I’m actually not particularly skilled at the “set it and forget it” variety of fermentation–chop some cabbage, toss with salt, weigh down, and boom! kraut! or mix up some flour and water and leave in a corner of your kitchen, feeding with more flour and water, and boom! starter!– mostly because those are the exact two steps I am able to do: 1) Set it; and 2) Forget it; with primary emphasis on the second step, and zero attention paid to the unwritten third step which is 3) Unforget it, because you actually need to check on it, oh whoops, now your starter is covered in some crap called hooch and your kraut wasn’t submerged enough and has become a giant slime pile that smells like the annual convention of all farts ever to have existed in the world.

Somehow, though, the 30-minute-squeeze-into-naptime-after-you-snarf-a-PBJ-and-maybe-take-a-shower-jk-about-that-shower project tends to typically work out, such that I’ve been able to consistently make yogurt and occasionally make cheese for us. Yogurt is a couple of ingredients, just a few steps, and lots of fun to make (I mean, for people like me who delight at milk being turned into other things, which I assume you are, too, if we’re friends.)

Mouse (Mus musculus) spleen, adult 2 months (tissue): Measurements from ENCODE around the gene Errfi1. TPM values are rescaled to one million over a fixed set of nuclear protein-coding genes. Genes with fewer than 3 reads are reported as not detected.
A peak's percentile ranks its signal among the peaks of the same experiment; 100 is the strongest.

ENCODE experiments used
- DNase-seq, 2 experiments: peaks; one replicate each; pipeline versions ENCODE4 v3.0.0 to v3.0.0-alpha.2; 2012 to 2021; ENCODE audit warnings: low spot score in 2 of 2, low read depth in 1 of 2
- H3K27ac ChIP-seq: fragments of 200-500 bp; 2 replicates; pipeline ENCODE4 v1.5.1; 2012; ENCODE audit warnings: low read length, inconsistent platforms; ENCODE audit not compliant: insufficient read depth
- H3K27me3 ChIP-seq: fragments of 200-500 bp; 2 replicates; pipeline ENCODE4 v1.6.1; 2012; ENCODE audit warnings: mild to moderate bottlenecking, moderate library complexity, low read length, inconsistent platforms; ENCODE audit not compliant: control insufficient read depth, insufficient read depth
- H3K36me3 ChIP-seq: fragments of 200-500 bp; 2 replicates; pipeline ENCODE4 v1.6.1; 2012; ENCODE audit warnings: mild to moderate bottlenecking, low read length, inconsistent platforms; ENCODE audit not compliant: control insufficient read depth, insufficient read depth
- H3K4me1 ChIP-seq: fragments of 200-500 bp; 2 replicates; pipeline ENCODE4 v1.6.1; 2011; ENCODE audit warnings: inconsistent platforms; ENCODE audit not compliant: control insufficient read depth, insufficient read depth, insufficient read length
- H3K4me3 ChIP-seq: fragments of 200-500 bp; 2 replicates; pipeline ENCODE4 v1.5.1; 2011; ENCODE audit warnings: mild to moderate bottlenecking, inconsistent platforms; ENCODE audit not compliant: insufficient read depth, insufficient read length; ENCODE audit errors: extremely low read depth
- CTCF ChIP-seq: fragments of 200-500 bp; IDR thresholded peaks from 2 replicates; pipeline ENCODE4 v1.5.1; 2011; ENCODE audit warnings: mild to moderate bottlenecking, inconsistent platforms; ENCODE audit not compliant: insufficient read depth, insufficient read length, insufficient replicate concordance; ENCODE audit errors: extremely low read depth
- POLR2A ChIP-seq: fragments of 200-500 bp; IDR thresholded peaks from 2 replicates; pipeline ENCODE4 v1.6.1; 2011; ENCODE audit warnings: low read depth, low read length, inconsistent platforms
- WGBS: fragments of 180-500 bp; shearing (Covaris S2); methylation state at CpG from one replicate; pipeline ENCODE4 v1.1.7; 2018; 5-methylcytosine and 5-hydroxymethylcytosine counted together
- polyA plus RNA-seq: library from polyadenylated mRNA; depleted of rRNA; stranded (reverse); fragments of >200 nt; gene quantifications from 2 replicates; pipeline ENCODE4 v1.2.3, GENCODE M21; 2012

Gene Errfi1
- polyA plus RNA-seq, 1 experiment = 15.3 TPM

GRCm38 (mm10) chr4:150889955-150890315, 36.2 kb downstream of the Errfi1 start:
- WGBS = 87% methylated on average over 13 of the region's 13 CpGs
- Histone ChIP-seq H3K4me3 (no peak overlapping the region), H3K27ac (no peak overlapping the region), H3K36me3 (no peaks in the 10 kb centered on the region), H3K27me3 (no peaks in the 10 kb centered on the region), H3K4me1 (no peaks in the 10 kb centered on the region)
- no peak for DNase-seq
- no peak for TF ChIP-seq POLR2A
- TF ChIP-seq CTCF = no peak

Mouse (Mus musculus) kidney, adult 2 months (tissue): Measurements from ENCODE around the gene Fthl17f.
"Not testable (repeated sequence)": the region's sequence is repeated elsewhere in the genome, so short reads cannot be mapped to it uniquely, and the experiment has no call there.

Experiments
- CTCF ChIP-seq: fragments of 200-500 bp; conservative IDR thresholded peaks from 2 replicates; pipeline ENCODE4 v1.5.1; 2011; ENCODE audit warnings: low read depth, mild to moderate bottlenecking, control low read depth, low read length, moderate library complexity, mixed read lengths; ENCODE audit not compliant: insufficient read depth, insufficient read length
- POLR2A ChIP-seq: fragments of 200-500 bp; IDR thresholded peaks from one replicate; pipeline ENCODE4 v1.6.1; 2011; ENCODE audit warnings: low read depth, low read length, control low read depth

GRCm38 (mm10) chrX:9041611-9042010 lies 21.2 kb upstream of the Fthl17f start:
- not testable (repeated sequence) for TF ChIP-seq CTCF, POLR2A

Here’s what you’ll need to get started:

  • Half-gallon of milk, not ultra-pasteurized
  • Half-cup of your favorite plain yogurt
  • Glass jars for storing yogurt
  • Double boiler or a metal bowl that can fit snugly atop a pot
  • Kitchen thermometer
  • Some kitchen towels or cloth napkins or those receiving blankets you brought home from the hospital because, seriously, what else are you using them for?
  • A warm spot (between 90°F and 110°F)– a gas oven with a pilot light works great, or you can start the preheating cycle on an electric oven at the lowest temp for a couple of minutes, turn it off, and shut the door. Other people have used crock pots, coolers, heating pads, lots of towels, etc., for incubating yogurt– just don’t start a fire or anything, and make sure your temp is around 100°F so that the cultures can incubate and thicken within a relatively safe time frame.